Diaphragmatic hernias can be classified as congenital and acquired. Right-sided acquired incisional diaphragmatic hernias are extremely rare. We operated on a patient who had undergone donor hepatectomy about 3 years ago with the diagnosis of strangulated incarcerated incisional diaphragmatic hernia after evaluation in the emergency department. We primarily repaired the small diaphragmatic defect with non-absorbable suture and performed a right hemicolectomy. The patient was discharged uneventfully on the 7th postoperative day. The incidence of post-operative incisional diaphragmatic hernia is between 5-62% in different series, and the postoperative morbidity rate for liver donors is 12-26%. Strangulated diaphragmatic hernias should be kept in mind as a diagnosis in patients who have undergone liver surgery. The approach to the patient should be determined according to the clinic, imaging and the patient's condition.
, donor hepatectomy
Diyafragma fıtıkları konjenital ve edinsel olarak sınıflandırılabilir. Sağ taraflı edinsel insizyonel diyafram hernileri oldukça nadirdir. Yaklaşık 3 yıl önce donör hepatektomi öykülü bir hasta acil serviste yapılan değerlendirme sonucunda strangüle inkarsere insizyonel diyafram hernisi tanısı ile opere edildi. Öncelikli olarak küçük diyafram defektini emilmeyen sütür ile onarıldı ve sağ hemikolektomi yapıldı. Hasta postoperatif 7. günde sorunsuz taburcu edildi. Ameliyat sonrası insizyonel diyafram hernisi insidansı farklı serilerde %5-62 arasında olup, karaciğer donörlerinde ameliyat sonrası morbidite oranı %12-26'dır.
Strangüle diyafram hernileri karaciğer cerrahisi geçirmiş hastalarda tanı olarak akılda tutulmalıdır.
Hastaya yaklaşım klinik, görüntüleme ve hastanın durumuna göre belirlenmelidir.
Turkish Keywords :
, diafragmatik herni
, donör hepatektomi
Living donor liver transplantation (LDLT) is also being performed in increasing numbers in Asian countries to abate mortality and increase the reduced cadaveric liver storage. Although it is still controversial, LDLT is considered as a treatment modality for unresectable colorectal liver metastases and HCC. In adult-adult LDLT, the right lobe of the liver without the middle hepatic vein is commonly used for the donor hepatectomy 1. Diaphragmatic hernias can be classified as congenital and acquired. Congenital hernias arise from the developmental defect of the diaphragmatic constal and crural muscles 2. Acquired diaphragmatic hernias are generally seen on the left side due to trauma. The anatomical localization of the liver reduces the possibility of right-sided diaphragmatic hernia 3. Acquired right-sided diaphragmatic hernias which are less common may occur after penetrating injuries or surgery. Although it is more common in nephrectomy and esophagectomy, cases of iatrogenic diaphragmatic hernia have been reported after cholecystectomy, spleno-pancreatectomy and liver resections 4. Thermal damage of the diaphragm, poor nutritional status, pressure difference between thorax and abdomen, and thin diaphragmatic structure were emphasized as risk factors for incisional diaphragmatic hernia. 2 In this case report, we present a very rare incisional strangulated diaphragmatic hernia due to donor hepatectomy.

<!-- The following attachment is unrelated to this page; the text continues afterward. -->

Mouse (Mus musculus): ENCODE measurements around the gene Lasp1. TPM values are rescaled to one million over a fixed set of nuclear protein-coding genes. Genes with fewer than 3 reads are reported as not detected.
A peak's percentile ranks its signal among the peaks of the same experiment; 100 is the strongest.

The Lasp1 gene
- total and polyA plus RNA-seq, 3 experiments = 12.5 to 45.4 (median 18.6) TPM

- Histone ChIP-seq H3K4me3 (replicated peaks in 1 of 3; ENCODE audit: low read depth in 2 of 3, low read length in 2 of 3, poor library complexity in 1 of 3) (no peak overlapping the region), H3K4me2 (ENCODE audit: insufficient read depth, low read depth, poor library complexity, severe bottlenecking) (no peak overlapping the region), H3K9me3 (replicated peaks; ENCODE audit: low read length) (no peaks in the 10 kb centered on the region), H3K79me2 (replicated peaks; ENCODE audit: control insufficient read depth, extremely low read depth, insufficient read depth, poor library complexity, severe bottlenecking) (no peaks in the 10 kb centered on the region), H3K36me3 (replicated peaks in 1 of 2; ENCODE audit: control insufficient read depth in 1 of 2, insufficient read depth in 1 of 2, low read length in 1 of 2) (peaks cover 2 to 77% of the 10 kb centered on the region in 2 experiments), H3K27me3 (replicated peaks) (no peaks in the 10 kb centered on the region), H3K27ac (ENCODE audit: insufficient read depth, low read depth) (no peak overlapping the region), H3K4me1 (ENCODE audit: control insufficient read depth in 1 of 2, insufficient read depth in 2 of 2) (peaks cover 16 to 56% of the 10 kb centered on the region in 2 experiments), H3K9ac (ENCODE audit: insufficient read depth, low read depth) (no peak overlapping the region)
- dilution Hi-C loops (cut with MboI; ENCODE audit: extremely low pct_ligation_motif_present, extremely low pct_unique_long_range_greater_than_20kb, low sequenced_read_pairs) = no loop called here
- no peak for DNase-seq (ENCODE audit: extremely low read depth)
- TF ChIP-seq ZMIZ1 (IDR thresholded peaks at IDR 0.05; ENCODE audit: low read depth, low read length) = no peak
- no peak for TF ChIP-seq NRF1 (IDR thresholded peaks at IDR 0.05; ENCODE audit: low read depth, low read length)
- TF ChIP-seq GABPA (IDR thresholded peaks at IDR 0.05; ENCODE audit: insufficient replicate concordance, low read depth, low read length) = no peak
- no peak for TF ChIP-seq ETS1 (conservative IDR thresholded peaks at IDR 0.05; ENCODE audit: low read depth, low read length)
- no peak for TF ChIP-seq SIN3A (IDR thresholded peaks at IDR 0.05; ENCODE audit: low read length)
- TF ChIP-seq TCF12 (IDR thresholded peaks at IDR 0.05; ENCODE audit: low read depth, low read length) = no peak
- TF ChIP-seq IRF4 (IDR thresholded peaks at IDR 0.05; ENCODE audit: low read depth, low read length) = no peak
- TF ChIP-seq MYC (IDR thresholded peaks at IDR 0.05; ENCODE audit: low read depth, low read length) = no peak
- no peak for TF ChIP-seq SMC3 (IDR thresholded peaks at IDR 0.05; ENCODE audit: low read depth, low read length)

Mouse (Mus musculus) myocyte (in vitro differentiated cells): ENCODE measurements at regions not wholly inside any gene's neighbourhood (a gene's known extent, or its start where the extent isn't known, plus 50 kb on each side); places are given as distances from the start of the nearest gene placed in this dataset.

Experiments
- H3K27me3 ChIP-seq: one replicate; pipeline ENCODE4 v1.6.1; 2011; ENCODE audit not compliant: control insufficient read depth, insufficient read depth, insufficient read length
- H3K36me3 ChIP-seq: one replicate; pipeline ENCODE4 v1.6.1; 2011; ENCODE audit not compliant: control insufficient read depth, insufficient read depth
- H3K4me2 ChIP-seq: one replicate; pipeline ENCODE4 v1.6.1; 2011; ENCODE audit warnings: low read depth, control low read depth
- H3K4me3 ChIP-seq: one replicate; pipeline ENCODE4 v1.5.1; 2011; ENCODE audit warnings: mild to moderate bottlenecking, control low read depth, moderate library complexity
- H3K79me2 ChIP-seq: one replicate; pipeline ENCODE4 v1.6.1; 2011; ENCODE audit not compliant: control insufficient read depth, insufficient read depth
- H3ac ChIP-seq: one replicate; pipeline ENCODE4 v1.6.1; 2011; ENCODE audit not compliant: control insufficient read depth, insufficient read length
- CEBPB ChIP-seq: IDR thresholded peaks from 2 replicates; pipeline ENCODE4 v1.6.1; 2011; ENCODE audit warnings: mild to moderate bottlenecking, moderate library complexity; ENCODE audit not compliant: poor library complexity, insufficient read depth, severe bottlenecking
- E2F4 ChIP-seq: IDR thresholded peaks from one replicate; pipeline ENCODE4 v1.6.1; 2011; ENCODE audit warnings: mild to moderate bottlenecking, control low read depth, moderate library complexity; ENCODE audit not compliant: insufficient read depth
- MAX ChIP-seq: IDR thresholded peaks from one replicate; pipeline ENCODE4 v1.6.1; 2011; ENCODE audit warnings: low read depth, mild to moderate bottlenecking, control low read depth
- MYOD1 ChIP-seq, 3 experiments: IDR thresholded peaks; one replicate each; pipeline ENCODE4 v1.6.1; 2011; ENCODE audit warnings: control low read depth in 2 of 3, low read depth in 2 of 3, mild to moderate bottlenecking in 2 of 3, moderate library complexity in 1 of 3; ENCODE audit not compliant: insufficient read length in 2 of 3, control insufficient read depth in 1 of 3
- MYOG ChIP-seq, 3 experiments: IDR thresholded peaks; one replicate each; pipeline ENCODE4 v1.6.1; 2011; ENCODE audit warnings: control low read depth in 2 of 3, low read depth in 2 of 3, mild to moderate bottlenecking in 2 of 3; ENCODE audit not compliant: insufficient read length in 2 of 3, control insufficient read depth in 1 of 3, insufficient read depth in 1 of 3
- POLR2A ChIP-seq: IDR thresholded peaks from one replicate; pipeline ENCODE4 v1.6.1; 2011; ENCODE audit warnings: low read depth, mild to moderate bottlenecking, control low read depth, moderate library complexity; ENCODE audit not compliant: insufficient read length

A 41-year-old male patient who had no chronic disease, no family history and had undergone donor right-hepatectomy 3 years ago was admitted to the tertiary emergency department with complaints of abdominal pain, nausea and vomiting for two days. The patient emphasized that the abdominal pain increased from the beginning and was continuous throughout the day. The patient also stated that he vomited dark colored and foul-smelling from the second day of his complaints.
Vital signs of the patient were blood pressure 110/70 mm Hg, heart rate 110 beats/minute, breathing rate 25/minute, saturation 94, fever 37.2 celcius. The patient's BMI was 37 kg/m2. Increased bowel sounds on auscultation; diffuse abdominal tenderness, rebound and minimal distension were detected in the comprehensive examination performed by the Emergency Service Doctors. On rectal examination, the ampulla was found to be empty. There was no significant finding other than leukocytosis in blood tests. A mild blunting was observed in the right sinus on chest X-ray. Abdominal X-ray showed several small intestinal air-fluid levels. Computed tomography (CT) showed air-fluid level in the distal small intestine and a herniated rightcolon in the thorax (Figure 1-2) .
|| Figure 1
CT Image at Coronal section. The right colon herniated to the thorax is seen
|| Figure 2
CT Image at Axial section
The patient who was evaluated as acute abdomen by the emergency physicians was consulted to us after the patient's anamnesis, physical examination, laboratory and radiological examinations. As a general surgery clinic, we diagnosed strangulated incarcerated incisional diaphragmatic hernia.
The patient was admitted to the hospital after obtaining consent for further examination, treatment and data to be used for academic study. We decided for emergency laparatomybecause systemic inflammatory response due to strangulation of the right colon started in the patient and his hemodynamics was unstable.